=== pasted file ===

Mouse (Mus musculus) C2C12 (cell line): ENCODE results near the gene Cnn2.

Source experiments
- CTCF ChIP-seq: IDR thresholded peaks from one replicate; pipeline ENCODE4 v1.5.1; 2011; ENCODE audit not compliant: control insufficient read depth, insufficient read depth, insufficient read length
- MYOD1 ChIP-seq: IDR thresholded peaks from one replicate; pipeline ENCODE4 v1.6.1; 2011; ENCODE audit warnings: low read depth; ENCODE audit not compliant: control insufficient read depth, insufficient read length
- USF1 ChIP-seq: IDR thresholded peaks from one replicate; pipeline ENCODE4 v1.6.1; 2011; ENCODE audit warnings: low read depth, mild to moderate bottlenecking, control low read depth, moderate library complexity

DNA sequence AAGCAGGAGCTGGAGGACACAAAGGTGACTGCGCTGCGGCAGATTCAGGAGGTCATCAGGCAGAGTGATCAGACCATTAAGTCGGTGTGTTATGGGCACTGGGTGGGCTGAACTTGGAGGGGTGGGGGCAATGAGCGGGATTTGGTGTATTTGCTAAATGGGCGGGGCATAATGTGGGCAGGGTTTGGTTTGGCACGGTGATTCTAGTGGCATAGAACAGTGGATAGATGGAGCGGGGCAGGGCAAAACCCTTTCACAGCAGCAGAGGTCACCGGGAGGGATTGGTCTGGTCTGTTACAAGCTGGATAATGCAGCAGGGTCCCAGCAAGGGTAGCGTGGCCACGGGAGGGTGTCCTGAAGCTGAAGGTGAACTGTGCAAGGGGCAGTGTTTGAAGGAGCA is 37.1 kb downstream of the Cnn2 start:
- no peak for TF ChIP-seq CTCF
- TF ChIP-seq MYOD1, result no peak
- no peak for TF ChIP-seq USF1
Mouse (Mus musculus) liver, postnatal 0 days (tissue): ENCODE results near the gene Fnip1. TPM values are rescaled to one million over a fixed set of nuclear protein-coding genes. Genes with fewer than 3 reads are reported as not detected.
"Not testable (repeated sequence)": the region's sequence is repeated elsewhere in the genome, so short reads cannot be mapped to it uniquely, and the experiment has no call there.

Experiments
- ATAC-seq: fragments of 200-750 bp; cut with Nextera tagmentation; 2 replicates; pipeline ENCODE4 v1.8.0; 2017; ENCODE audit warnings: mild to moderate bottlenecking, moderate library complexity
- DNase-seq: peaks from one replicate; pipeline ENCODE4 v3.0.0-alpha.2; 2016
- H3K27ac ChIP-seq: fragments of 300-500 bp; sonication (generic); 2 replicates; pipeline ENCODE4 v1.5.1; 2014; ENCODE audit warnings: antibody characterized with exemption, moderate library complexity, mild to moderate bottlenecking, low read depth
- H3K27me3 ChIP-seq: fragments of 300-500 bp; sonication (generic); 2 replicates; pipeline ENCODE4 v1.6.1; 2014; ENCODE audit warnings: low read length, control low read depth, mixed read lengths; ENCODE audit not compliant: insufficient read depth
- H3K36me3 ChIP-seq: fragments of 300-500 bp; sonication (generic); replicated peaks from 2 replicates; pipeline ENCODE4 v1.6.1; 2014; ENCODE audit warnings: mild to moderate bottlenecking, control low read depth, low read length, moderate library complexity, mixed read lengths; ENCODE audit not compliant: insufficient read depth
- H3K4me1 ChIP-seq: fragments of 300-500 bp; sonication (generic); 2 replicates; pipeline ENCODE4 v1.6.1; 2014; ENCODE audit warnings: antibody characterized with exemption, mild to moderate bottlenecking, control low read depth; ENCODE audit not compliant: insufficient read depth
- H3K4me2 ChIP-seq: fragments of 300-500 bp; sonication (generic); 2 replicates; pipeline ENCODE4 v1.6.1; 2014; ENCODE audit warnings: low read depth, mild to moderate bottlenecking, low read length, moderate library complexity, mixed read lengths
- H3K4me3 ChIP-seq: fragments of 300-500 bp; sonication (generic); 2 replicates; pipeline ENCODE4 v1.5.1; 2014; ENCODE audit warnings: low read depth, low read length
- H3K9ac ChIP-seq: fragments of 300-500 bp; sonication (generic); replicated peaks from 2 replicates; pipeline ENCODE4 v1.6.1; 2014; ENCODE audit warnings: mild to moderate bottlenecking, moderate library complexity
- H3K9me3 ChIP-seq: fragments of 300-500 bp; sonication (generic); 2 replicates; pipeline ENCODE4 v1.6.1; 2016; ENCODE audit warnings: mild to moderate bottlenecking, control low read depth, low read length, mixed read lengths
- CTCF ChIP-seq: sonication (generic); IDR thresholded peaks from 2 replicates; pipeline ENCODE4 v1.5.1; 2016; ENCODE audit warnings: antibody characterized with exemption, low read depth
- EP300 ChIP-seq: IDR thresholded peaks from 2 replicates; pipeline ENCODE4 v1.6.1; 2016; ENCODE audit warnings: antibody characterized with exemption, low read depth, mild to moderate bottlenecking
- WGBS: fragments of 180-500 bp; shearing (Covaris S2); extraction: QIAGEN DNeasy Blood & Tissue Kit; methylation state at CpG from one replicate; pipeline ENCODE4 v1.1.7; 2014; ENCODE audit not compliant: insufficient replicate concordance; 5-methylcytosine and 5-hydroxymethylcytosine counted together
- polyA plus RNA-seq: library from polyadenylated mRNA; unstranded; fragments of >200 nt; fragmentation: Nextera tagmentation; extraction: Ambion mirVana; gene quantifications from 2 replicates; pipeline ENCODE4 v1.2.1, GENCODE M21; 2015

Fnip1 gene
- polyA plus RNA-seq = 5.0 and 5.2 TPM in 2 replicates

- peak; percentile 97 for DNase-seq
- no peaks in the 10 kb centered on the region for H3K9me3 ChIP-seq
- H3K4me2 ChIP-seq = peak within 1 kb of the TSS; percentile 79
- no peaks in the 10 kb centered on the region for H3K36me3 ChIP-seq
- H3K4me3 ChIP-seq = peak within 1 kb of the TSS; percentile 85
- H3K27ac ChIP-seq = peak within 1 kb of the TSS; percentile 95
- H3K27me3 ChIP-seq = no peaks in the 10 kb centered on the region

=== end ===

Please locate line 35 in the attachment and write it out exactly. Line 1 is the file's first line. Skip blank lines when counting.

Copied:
- H3K27me3 ChIP-seq = no peaks in the 10 kb centered on the region